Pawle writes: “Has admiration of large sharks gone too far? Yes, they play a role in maintaining ecological ‘balance’ in the ocean. But these days we see them commonly described as beautiful, mysterious and ­majestic. Two arguments are routinely put forward whenever a person is killed or injured by a large shark: first, the victim entered the shark’s territory; second, the statistics of an attack are almost invisibly low compared with, say, a fatal attack by a malaria-bearing mosquito, which kills more than a million people a year. These two responses are more connected than they seem. Large sharks are described as ‘apex predators’, a jargonistic term that means they sit at the top of the food chain.

“This was not ­always true. Until a mere 2.6 million years ago, 20m-long megalodons ate Great Whites for breakfast. Neither is it true today. Since the demise of the megalodon, another species has developed tools that significantly reduce the odds in its favour. These tools are available at most fishing and diving shops.

“…People who wish to manage their own environment — even for recreational purposes such as swimming, surfing and diving — are not automatically on the wrong side. If you oppose culling, that’s fine. Knock yourself out. Go swimming with them if you like. But spare me the faux sympathy next time someone is killed. These deaths are not necessary.”

Julian Wilson and Mick Fanning pose with shark after incident. "Not a scratch on me," says Mick.

Petition(s): Did the WSL Screw Mick and Julian ?

And should the WSL add shark fighting to the contest criteria?

With yesterday’s shark-fest in the rear view the healthy glow of excitement and admiration has worn off and it’s time to start second guessing.

Can you believe the WSL only gave Mick and Julian 8000 points each toward their title campaign?  After they fought off like a million sharks with their bare hands? What an injustice!

Or so feels the brain trust behind the newest pointless petition up on change.org.

Click here.

“WSL has decided that both Mick Fanning and Julian Wilson are to share 2nd place points in the J-Bay open final. Awarding them both 8000 points. That is not how you split points. The points of first and second should be collectively split. 18000 points on offer = 9000 each. Furthermore, Adriano was going to lose the ratings lead irrespective of who won the final. Making this decision within an hour of the incident was the wrong call. World Surf League, this is a shameful outcome considering the dramatic events that took place. Step up and do the right thing and award a fair distribution of points. Sign this petition to have the total points on offer split between both surfers!”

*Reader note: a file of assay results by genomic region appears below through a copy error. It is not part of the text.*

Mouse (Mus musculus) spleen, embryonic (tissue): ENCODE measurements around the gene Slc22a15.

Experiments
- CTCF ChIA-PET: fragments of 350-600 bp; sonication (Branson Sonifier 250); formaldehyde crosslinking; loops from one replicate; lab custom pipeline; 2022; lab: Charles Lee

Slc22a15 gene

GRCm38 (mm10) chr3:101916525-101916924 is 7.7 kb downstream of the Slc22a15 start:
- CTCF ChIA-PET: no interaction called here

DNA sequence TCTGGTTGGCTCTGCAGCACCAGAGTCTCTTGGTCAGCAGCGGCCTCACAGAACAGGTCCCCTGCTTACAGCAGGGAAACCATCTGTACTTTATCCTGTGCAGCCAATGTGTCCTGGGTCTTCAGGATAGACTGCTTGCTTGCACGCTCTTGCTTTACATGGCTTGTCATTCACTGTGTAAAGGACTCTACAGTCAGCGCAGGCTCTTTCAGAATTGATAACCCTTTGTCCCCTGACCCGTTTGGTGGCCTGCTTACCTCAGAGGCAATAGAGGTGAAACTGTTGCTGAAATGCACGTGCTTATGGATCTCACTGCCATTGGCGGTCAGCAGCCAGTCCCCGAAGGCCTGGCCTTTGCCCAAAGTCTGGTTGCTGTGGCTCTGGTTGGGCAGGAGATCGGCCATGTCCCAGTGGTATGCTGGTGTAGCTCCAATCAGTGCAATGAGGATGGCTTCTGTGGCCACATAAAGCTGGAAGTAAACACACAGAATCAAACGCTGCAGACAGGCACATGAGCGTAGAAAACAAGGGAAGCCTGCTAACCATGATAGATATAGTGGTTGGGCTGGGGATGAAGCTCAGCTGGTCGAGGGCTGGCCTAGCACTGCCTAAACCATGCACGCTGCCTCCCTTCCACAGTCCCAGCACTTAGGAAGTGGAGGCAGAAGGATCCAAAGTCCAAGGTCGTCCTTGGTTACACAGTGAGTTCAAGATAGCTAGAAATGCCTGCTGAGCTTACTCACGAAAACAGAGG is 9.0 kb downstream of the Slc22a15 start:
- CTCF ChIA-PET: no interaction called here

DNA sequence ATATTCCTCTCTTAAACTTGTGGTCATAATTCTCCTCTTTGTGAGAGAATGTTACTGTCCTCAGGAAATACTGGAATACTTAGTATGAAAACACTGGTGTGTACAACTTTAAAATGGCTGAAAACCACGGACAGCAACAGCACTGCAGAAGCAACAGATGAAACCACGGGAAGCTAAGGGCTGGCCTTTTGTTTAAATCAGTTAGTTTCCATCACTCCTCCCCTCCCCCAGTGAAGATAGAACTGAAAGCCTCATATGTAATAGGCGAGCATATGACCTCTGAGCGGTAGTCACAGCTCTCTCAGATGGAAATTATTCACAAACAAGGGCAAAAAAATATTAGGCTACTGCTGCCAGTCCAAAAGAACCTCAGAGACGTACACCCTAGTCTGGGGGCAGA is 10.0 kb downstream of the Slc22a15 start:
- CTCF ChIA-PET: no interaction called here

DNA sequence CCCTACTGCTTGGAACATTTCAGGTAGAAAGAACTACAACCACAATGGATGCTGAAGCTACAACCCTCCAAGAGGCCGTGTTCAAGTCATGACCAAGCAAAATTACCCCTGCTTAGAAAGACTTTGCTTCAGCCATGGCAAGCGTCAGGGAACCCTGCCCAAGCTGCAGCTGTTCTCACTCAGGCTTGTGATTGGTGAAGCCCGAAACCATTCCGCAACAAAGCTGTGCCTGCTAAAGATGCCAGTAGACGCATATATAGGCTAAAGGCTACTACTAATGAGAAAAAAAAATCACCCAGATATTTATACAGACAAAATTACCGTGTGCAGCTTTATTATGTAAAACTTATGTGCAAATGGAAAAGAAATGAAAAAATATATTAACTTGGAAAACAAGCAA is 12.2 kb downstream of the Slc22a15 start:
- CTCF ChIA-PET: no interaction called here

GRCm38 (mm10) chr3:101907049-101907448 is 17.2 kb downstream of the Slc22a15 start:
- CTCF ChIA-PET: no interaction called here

Far be it from me to miss an opportunity to take a shot at pro surfing’s owners, but I’m having a tough time swallowing the petition’s argument.

Despite the weighty math-based reasoning employed I can’t help but suspect that at least a few people started spouting ideas online without taking the time to check the WSL rule book.

(Click here to read)

If they had, they might have found this intriguing bit of information:

142.03 If a prize money round is not completed: (a) Advancing Surfers shall receive points applicable to the last non advancing place in the uncompleted round.

Pretty clear cut, that. The WSL got it right, as per the book.

We can argue all day long about whether it’s a good rule, or a fair one, or whether it should be altered next year, but that wouldn’t change the fact that it’s there, it’s clear, and it’s how the situation should be handled. Sports have rules, and we can’t just run around changing them willy-nilly to fit whatever fleeting emotional response we’re currently enjoying.

Personally, I think it makes perfect sense.

Yes, the prize money gets split evenly. That’s because the WSL promises a certain amount for each event, and the further a competitor advances the larger the share they receive.

But world tour points are not pooled and split, they are determined by how you place. And neither Mick nor Julian took first, they tied for second. Though, if I had to choose who won, I’d give it to Julian. He was the only one to catch a wave and shark fighting has yet to be added to the scoring criteria.

But shark fighting should be added to the judging criteria, which is why I’m asking you all to sign my petition, Add shark fighting to the WSL scoring criteria 

Click here! Sign!

Together we can change the world!